The defining of what is meant by privacy is the topic of this book—but more important the challenges of keeping that definition salient to the world of information exchange. The book explores privacy as space, privacy as secrecy, and privacy as information control. The definition has changed because of new business practices, technologies and social and cultural norms. This book does a very good job of touching on the issues of information privacy by first explaining its origin and its transformation into an enforceable right protected by the First and Fourth Amendment. It is also noteworthy that this book is one of the best resources on the body of work produced by privacy experts who focus on the public interest because of extensive referencing. Too often writers who address the topic of privacy may fail to cite the original source of a particular perspective or research.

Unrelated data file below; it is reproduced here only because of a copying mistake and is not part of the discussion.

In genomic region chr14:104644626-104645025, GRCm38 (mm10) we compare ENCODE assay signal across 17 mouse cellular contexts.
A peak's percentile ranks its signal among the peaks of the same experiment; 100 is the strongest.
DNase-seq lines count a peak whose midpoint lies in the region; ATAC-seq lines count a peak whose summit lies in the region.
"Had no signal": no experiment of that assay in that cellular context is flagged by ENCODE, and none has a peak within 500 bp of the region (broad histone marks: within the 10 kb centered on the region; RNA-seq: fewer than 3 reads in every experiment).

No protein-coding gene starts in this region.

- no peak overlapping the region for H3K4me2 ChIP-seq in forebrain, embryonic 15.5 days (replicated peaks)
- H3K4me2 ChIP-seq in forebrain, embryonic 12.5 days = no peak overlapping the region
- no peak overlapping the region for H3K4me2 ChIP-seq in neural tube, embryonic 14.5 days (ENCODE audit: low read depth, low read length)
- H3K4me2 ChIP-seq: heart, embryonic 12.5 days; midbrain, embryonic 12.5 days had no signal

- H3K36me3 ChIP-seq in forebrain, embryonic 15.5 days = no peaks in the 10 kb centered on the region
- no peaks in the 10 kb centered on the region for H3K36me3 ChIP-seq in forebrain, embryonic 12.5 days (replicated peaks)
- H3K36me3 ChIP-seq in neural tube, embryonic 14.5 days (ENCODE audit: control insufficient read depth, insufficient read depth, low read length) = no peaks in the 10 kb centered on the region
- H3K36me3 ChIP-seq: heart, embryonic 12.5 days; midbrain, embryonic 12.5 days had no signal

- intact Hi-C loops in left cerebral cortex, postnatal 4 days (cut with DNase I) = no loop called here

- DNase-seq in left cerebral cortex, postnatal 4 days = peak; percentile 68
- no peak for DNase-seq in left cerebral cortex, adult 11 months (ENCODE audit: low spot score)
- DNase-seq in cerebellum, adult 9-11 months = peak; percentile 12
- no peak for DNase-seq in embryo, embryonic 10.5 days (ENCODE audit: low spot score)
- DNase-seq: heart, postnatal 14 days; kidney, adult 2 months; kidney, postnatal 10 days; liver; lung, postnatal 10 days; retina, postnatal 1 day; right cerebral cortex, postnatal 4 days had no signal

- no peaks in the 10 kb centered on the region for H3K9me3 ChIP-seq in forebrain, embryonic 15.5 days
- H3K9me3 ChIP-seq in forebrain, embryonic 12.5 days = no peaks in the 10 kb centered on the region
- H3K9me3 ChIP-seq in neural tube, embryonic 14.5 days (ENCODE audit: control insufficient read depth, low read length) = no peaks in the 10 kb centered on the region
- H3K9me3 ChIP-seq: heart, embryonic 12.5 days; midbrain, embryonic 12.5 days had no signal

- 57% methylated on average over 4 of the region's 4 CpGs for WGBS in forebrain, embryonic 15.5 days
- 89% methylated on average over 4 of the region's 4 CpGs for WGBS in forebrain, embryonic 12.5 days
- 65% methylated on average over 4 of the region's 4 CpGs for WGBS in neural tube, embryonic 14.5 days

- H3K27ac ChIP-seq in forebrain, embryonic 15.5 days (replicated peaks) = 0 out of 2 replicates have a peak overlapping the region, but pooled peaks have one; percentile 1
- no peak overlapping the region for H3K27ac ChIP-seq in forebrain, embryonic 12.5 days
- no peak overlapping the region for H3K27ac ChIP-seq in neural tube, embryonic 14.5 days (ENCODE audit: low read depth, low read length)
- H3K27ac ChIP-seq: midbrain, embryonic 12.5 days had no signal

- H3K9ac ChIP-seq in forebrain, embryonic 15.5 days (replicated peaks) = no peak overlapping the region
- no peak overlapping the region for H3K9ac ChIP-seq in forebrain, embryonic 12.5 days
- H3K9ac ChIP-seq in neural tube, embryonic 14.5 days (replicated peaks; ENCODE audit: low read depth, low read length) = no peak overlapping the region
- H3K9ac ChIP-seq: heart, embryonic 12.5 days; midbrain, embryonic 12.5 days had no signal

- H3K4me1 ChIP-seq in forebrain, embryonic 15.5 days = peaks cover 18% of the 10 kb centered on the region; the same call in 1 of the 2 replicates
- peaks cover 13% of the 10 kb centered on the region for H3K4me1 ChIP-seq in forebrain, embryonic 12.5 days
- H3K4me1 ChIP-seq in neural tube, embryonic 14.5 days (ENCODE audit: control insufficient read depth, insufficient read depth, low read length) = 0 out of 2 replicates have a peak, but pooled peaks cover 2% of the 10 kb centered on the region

The book is a surprisingly quick read on a complicated subject, which is very successful in presenting the information in a digestible format. The writings of the best minds that have worked on and advanced the cause of privacy are cited in the book. A legal overview is presented in chapters 2 and 3, which look at important Supreme Court cases that impacted the legal framework that establish the right to engage in anonymous political speech, association with others, as well as invasions of privacy related to searches, government wiretaps, and physical searches of items discarded by individuals.